Armed ViolenceNews

Explosive Device Kills Boy In IDPs Camp

A boy in the Farm Centre of Internally Displaced Persons (IDPs) camp in Jere Local Government Area of Borno State, who accidentally detonated an explosive device while playing with it, was killed on Monday with others injured.

The injured, including members of the boy’s family, were near the point of the incident, a humanitarian worker at the camp said, adding that the injured were taken to the hospital.

The camp manager could not be reached to speak on the development as his telephone line was switched off.

Unexploded ordinance and improvised explosive devices continue to pose a risk to Internally displaced persons and returnees to communities ravaged by the conflict in northeastern Nigeria.

In April, the United Nations Mine Action Service, UNMAS, received a donation of 236, 363 dollars from the Government of Japan for life-saving assistance to civilians and humanitarian actors from landmines of an improvised nature, explosive remnants of war and other improvised explosive devices through mine action in the region.

Abdulaziz Mala, founder of Swift Relief Foundation and Convener, Northeast Forum, said extensive awareness was needed in camps, adding that security forces should improve security and screening of people.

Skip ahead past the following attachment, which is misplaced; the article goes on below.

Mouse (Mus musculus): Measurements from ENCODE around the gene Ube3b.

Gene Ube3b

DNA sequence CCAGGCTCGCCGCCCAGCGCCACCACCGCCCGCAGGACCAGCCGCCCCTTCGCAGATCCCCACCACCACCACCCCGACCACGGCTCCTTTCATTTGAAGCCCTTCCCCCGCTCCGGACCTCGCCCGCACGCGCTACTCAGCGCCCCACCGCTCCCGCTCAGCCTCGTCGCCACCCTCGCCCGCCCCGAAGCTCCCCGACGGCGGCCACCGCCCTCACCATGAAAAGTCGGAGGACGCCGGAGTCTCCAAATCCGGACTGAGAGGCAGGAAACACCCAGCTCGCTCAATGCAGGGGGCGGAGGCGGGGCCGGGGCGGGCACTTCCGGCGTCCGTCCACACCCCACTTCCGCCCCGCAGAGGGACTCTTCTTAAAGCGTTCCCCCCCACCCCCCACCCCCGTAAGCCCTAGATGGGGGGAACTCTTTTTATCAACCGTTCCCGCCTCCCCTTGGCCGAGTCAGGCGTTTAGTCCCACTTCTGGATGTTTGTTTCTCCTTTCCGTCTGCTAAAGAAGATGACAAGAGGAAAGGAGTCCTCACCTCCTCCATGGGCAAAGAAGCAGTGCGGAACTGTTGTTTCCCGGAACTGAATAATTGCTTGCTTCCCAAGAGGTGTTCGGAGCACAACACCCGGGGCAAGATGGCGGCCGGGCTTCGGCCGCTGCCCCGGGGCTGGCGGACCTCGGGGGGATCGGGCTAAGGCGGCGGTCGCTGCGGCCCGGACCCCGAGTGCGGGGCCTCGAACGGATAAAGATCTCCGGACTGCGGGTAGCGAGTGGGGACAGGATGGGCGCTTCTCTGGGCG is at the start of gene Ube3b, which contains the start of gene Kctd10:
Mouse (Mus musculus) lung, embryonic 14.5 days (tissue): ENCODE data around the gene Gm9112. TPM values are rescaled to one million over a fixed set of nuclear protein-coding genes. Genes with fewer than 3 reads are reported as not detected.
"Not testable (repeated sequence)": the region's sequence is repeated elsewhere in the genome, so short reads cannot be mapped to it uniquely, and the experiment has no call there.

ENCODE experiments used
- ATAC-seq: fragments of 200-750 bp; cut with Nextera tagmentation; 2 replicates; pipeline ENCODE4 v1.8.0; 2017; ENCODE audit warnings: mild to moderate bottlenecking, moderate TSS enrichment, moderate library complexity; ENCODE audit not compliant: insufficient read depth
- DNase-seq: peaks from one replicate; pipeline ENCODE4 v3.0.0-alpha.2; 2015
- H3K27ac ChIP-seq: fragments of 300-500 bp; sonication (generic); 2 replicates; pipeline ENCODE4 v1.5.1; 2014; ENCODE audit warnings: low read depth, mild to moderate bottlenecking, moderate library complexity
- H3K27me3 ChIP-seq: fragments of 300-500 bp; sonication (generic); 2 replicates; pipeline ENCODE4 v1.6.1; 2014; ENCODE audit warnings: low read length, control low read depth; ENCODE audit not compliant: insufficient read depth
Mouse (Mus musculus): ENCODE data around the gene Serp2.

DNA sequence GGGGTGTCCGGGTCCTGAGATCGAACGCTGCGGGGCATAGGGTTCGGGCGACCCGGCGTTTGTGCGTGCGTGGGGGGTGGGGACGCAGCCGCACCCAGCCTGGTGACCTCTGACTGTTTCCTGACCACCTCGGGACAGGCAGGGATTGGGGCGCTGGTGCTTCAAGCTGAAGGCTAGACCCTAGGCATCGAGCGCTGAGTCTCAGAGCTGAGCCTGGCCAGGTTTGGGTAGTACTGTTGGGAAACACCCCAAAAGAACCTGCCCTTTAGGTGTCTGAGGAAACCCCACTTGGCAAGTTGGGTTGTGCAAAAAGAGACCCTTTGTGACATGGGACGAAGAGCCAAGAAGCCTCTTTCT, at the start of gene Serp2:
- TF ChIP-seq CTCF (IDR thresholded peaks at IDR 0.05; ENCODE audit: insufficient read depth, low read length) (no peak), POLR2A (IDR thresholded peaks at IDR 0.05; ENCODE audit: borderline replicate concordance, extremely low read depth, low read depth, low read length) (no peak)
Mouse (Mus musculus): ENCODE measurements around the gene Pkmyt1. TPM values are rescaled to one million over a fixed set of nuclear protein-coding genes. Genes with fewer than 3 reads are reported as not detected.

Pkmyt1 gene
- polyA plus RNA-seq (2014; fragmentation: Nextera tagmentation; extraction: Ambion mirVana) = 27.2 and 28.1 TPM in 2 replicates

Mala also urged the government to demine areas before people could be allowed to return.

Also, UNMAS stated on its website that “In 2020, and after 10 years of violent conflict, explosive devices continue to put millions of people at risk of death and injuries in Adamawa, Borno and Yobe. From January, 2019, to April 30, 2020, 745 civilian and non- civilian fatalities and casualties have been recorded.”

The organisation added that the presence of the explosive devices did not only endanger the lives of the population and hampered return to normal life, but also hampered humanitarian access and recovery efforts.

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Murtala Abdullahi

Abdullahi Murtala is a researcher and reporter. His expertise is in conflict reporting, climate and environmental justice, and charting the security trends in Nigeria and the Lake Chad region. He founded the Goro Initiative and contributes to dialogues, publications and think-tanks that report on climate change and human security. He tweets via @murtalaibin

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